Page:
Senate lashes back at attacks on new redistricting map
The Republican-led Florida Senate shot back Friday on the three-barrel attack by the NAACP, a coalition of voters group and the Florida Democratic Party with a 106-page brief that attempts to counter claims that the Florida Supreme Court should reject the second Senate redistricting plan and rewrite it themselves.
The court is scheduled to hear the case a week from today and it will then have 30 days to decide to accept or reject the maps or 60 days to write them itself. As a bit of a reminder of the ticking time limits between now the candidate qualifying, which will take place June 4-8, in time for the Aug. 14 primary, Secretary of State Ken Detzner filed a memo to the court that outlined the election year deadlines.
The Senate argues that the alternative map offered by the Democrats “engineers Democratic districts” because it achieves a 20-20 partisan balance and diminished the ability of Hispanics in South Florida to elect candidates of their choice.
The Democrats had argued, in its brief filed April 10, that despite the court’s March 9 ruling that provided a road map for fixing the Senate’s first flawed map, the new version “is still replete with evidence of an intent to favor incumbents and the dominant political party.’’
The coalition, which includes the League of Women Voters, Common Cause Florida and the National Council of La Raza, said the Senate botched the second map and “did exactly as it had done before – protected incumbents and attempted to gain maximum partisan advantage for the party controlling the Legislature.”
It said that “some of the incumbent protection maneuvers and partisan power grabs in this plan are even more egregious than those in the plan this Court already invalidated.”
But in a full-throated counter attack, the Senate argued that it “acted in good faith” and its second map “eliminates any features suggestive of intent to favor an incumbent or political party, including use of a manifestly incumbent-neutral numbering system.” It urged the court to limit its review to the eight districts it originally targeted and the numbering system.
It strongly suggested that the court should not redraw the districts itself, saying that “upsets the constitutional balance and deprives the Legislature of its constitutional right (and responsibility) to remedy plan defects” and would encourage future opponents to “game the system.”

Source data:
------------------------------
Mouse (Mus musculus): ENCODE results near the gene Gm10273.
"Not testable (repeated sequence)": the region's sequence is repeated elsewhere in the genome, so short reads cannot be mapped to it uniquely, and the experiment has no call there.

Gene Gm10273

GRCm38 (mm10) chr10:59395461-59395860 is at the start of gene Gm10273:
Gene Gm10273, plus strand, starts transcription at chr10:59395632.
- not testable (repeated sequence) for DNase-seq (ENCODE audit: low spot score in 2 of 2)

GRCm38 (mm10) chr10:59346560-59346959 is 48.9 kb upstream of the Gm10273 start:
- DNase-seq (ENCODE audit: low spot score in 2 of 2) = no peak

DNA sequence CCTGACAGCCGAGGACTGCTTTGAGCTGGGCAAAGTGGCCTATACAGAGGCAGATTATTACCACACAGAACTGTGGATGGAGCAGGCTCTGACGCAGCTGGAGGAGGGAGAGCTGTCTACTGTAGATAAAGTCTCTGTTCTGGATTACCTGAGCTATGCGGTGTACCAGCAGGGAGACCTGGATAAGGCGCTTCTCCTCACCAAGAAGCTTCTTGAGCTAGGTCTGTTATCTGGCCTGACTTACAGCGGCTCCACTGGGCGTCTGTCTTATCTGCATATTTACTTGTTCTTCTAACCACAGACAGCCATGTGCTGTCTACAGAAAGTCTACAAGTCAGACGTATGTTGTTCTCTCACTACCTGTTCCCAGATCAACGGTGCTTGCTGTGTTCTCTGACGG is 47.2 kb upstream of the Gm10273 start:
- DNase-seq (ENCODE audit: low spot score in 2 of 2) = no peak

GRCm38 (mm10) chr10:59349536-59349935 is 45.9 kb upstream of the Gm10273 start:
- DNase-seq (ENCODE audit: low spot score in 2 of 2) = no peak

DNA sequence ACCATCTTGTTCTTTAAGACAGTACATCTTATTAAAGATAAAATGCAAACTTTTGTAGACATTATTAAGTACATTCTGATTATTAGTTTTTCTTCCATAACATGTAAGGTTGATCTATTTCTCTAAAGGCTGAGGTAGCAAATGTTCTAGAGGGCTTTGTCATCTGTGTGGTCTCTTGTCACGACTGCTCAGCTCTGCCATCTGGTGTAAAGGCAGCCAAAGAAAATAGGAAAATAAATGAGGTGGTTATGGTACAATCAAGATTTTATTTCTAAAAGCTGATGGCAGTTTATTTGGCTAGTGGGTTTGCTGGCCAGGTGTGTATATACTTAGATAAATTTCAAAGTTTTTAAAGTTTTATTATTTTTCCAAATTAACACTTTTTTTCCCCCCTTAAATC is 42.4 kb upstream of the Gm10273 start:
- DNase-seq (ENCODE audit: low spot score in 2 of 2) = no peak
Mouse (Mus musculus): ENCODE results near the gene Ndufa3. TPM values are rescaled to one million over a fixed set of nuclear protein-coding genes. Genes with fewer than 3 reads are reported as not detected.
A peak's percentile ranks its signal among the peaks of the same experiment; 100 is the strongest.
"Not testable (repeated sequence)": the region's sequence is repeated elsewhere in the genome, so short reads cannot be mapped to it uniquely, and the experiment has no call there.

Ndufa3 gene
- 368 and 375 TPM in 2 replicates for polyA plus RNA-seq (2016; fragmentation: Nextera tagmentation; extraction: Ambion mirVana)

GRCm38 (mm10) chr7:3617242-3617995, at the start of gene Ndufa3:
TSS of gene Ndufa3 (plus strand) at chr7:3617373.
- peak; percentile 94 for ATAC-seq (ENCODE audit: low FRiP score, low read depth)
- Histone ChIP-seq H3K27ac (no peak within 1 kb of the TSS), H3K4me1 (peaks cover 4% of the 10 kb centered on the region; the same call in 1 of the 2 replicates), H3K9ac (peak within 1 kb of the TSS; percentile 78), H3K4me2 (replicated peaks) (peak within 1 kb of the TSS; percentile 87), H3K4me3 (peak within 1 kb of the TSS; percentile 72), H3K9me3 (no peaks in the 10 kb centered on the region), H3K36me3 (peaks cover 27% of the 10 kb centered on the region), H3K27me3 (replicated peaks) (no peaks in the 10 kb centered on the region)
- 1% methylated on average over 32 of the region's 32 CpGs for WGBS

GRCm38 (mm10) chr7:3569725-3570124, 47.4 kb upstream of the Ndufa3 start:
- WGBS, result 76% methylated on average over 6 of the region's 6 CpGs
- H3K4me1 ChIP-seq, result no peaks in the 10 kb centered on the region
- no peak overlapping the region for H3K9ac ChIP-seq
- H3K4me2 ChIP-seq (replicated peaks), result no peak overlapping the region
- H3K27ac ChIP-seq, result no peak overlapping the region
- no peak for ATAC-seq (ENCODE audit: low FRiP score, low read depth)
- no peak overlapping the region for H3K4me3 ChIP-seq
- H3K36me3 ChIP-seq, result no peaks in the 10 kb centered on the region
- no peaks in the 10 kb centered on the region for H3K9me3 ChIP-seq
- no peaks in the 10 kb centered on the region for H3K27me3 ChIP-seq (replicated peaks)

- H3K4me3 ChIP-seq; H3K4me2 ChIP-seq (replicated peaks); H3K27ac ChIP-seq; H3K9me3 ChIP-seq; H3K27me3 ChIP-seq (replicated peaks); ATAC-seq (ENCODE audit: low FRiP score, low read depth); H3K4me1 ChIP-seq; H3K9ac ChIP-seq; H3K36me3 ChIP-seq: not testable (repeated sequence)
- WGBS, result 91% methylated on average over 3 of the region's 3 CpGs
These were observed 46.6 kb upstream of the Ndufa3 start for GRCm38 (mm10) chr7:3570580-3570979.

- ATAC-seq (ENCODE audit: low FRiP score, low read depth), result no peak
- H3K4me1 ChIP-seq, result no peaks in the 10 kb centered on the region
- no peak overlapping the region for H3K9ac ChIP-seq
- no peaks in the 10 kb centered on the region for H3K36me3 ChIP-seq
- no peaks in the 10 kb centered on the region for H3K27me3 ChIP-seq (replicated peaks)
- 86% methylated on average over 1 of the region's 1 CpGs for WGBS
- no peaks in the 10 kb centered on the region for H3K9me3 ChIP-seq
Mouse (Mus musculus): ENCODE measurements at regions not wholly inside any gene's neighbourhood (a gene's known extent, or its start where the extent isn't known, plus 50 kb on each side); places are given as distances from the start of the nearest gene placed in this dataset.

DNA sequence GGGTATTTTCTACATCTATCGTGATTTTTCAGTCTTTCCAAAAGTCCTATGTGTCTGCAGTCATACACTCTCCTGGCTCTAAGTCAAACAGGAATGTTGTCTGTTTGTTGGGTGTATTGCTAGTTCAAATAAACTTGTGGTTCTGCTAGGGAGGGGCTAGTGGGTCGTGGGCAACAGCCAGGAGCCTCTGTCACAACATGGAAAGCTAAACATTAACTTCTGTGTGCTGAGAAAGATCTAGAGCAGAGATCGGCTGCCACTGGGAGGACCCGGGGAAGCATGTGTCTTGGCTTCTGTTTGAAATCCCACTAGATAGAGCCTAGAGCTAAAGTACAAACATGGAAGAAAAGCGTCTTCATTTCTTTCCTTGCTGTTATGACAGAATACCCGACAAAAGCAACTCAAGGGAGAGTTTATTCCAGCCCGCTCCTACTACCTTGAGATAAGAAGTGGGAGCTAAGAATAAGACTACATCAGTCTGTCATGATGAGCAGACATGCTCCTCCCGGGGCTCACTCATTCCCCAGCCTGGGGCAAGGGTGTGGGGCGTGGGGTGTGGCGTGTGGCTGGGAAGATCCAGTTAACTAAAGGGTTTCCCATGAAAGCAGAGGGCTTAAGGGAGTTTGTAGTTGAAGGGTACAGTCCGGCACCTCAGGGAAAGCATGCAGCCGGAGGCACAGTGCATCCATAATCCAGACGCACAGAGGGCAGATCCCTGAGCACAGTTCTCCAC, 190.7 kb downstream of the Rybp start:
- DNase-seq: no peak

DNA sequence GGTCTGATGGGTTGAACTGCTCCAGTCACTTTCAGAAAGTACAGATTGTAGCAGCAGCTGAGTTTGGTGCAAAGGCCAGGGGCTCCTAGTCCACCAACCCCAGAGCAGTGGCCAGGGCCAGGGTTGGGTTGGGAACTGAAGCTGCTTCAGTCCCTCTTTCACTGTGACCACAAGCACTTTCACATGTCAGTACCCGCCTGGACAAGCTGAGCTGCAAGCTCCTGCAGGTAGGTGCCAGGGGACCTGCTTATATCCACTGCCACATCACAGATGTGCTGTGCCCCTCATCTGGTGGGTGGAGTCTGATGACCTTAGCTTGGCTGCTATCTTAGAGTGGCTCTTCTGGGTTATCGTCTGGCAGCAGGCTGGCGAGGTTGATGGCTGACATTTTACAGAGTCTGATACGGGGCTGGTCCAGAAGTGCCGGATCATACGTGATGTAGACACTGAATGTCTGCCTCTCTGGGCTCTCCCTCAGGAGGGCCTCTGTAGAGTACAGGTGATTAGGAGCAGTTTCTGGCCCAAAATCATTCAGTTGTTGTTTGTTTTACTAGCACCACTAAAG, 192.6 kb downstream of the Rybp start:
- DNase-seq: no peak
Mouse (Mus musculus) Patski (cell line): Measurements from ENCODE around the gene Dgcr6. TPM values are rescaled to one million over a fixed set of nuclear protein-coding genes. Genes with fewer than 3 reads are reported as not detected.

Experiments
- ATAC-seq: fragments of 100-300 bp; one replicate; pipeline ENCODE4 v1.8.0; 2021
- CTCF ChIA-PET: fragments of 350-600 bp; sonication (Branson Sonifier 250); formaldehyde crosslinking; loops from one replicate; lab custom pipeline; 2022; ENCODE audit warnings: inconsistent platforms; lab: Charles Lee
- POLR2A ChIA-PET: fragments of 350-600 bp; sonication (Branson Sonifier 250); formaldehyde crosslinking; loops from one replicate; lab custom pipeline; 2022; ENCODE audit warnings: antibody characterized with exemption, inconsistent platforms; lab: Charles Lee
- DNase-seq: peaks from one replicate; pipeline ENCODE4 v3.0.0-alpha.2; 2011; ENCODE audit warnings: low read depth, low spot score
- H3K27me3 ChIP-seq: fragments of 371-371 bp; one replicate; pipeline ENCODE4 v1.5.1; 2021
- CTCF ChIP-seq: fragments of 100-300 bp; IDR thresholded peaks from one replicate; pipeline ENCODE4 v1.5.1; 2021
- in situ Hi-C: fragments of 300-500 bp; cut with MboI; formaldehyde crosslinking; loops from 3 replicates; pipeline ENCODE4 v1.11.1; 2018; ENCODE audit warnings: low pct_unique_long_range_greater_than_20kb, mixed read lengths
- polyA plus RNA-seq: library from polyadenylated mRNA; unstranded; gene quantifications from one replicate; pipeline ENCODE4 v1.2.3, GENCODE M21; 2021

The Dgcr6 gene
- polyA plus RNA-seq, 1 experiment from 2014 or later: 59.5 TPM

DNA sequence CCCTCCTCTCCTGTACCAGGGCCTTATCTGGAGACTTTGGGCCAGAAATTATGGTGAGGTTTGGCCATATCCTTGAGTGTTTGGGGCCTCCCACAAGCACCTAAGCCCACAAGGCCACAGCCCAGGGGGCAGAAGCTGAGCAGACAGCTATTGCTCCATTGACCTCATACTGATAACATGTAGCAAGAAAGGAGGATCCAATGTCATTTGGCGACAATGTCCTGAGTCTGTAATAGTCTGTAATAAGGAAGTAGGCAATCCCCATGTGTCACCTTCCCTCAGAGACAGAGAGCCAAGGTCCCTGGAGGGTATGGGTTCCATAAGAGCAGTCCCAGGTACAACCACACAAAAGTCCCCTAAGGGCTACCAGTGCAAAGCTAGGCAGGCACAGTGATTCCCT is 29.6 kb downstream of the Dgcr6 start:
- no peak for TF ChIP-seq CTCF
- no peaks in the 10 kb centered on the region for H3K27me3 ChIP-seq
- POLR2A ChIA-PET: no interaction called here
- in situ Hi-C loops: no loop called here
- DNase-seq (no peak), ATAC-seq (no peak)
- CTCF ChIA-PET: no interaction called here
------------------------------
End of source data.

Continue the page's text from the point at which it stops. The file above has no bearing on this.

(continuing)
Both the party and the coalition also saved their most potent fire power for their last shot. Despite months of attempts by Republican legislative leaders to get the Democrats to submit a plausible map, they waited until it mattered most and presented their plan to the court, urging the justices to do the redesign itself.
No surprise: if adopted, the Democrat’s map would likely create a 20-20 partisan split in the state Senate.
“This Court will doubtlessly take no joy in the task of drawing a Senate plan as is now required under Article III, Section 16, Florida Constitution,’’ the Democratic Party wrote. “Nevertheless, this Court is qualified, competent and well prepared to do so” and should be “the final guardian of the citizens’ rights to a fair redistricting plan…”
As proof of the incumbent protection, both the party and the coalition said that the new districts don’t realistically pit any incumbents against each other and retain about 62 percent of the same districts for incumbents who are not term-limited out of office.
The NAACP pointed to the Jacksonville-based District 9 and the Broward-based District 31 and said they appear to diminish black voting strength. It said the Senate amps don’t provide enough information about “racially polarized voting” in the questionable regions of the state “Without such evidence, approving these districts is simply gambling on the future ability of minority voters to participate in the political process.”
“Yet again, the Senate cannibalized the districts of term-limited incumbents so as to boost the performance of the surrounding non-term-limited incumbents,’’ the coalition wrote.
They claim the new maps violate the requirement that districts are compact, unless they are drawn to protect minority voting rights. And they argue that they fail to use existing political and geographic boundaries.
The opponents all point to the Senate’s proposed District 8, an open seat that straddles south Volusia County and stretches west into Marion County, alleging it was designed to split the minority voting blocks of Daytona Beach and dilute minority representation of those communities. Neighboring District 6 is held by Senate Rules Chairman John Thrasher.
“In arbitrarily choosing a border between Districts 6 and 8 that appears to follow a minor roadway for part of the way and no discernible boundary for other parts of the way, the Legislature splits Daytona Beach right down the middle, putting just under half in District 6 and just over half in District 8,’’ the coalition wrote.
The Democrats also target the proposed District 32 now held by Sen. Joe Negron, which would stretch from northern Palm Beach County up the coast to Indian River County for no apparent reason.
The party also alleges that the Central Florida districts intended for Sen. Andy Gardiner and open the minority access also fail the compactness test and not that their alternative meets it without, they claim, hurting minority voting strength.
Finally, the Democrats blast the proposed District 39, a sprawling South Florida district that links Monroe to Hendry counties through the Everglades and is being sought by three Democrats.